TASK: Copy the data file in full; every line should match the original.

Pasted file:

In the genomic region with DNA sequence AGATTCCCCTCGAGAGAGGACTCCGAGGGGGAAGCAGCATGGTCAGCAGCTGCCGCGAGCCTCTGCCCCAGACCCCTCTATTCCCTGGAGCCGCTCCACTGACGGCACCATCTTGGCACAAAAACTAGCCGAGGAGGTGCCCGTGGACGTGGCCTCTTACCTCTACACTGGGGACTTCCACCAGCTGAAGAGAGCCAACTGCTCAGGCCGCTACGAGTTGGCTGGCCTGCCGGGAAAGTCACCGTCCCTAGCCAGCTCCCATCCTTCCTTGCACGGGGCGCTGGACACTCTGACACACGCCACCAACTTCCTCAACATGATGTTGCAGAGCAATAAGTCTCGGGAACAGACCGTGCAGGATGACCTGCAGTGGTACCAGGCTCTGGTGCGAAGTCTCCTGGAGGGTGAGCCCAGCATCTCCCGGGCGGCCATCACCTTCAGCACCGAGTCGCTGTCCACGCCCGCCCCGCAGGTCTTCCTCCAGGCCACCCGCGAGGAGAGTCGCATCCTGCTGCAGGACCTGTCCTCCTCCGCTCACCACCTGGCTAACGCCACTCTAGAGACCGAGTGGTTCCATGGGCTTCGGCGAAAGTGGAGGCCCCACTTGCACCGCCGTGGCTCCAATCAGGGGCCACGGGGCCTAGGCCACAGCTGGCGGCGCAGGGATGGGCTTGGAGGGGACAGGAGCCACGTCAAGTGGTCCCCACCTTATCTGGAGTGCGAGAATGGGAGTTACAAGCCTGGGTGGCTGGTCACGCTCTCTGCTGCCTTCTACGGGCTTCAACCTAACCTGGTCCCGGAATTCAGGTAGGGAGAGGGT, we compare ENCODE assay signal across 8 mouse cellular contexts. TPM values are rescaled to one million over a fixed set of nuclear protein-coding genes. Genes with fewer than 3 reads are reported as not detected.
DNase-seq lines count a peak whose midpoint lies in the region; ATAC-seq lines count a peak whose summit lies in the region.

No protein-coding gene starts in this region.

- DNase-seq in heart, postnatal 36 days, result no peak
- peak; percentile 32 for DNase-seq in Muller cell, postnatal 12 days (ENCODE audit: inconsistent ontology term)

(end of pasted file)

In the genomic region with DNA sequence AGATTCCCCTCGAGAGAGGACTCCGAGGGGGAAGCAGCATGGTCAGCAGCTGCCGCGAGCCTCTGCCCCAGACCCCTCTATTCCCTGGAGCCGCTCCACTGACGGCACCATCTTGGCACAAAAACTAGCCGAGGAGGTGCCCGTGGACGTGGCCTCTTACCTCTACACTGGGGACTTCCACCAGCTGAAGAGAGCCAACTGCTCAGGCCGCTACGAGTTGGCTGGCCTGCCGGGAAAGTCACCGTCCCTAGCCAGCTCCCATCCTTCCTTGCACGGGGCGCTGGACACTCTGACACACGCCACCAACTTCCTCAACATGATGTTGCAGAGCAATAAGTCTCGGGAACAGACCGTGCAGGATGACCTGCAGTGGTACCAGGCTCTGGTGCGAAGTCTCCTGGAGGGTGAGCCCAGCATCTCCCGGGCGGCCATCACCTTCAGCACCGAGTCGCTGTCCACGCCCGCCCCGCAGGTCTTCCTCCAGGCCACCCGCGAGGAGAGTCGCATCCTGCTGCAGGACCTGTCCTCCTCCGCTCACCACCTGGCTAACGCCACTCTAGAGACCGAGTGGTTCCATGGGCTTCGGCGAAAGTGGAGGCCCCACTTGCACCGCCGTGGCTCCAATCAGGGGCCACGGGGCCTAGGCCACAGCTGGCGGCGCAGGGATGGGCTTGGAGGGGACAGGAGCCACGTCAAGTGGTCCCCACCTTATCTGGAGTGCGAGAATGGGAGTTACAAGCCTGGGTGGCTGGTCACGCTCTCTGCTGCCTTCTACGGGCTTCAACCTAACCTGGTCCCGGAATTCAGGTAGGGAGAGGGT, we compare ENCODE assay signal across 8 mouse cellular contexts. TPM values are rescaled to one million over a fixed set of nuclear protein-coding genes. Genes with fewer than 3 reads are reported as not detected.
DNase-seq lines count a peak whose midpoint lies in the region; ATAC-seq lines count a peak whose summit lies in the region.

No protein-coding gene starts in this region.

- DNase-seq in heart, postnatal 36 days, result no peak
- peak; percentile 32 for DNase-seq in Muller cell, postnatal 12 days (ENCODE audit: inconsistent ontology term)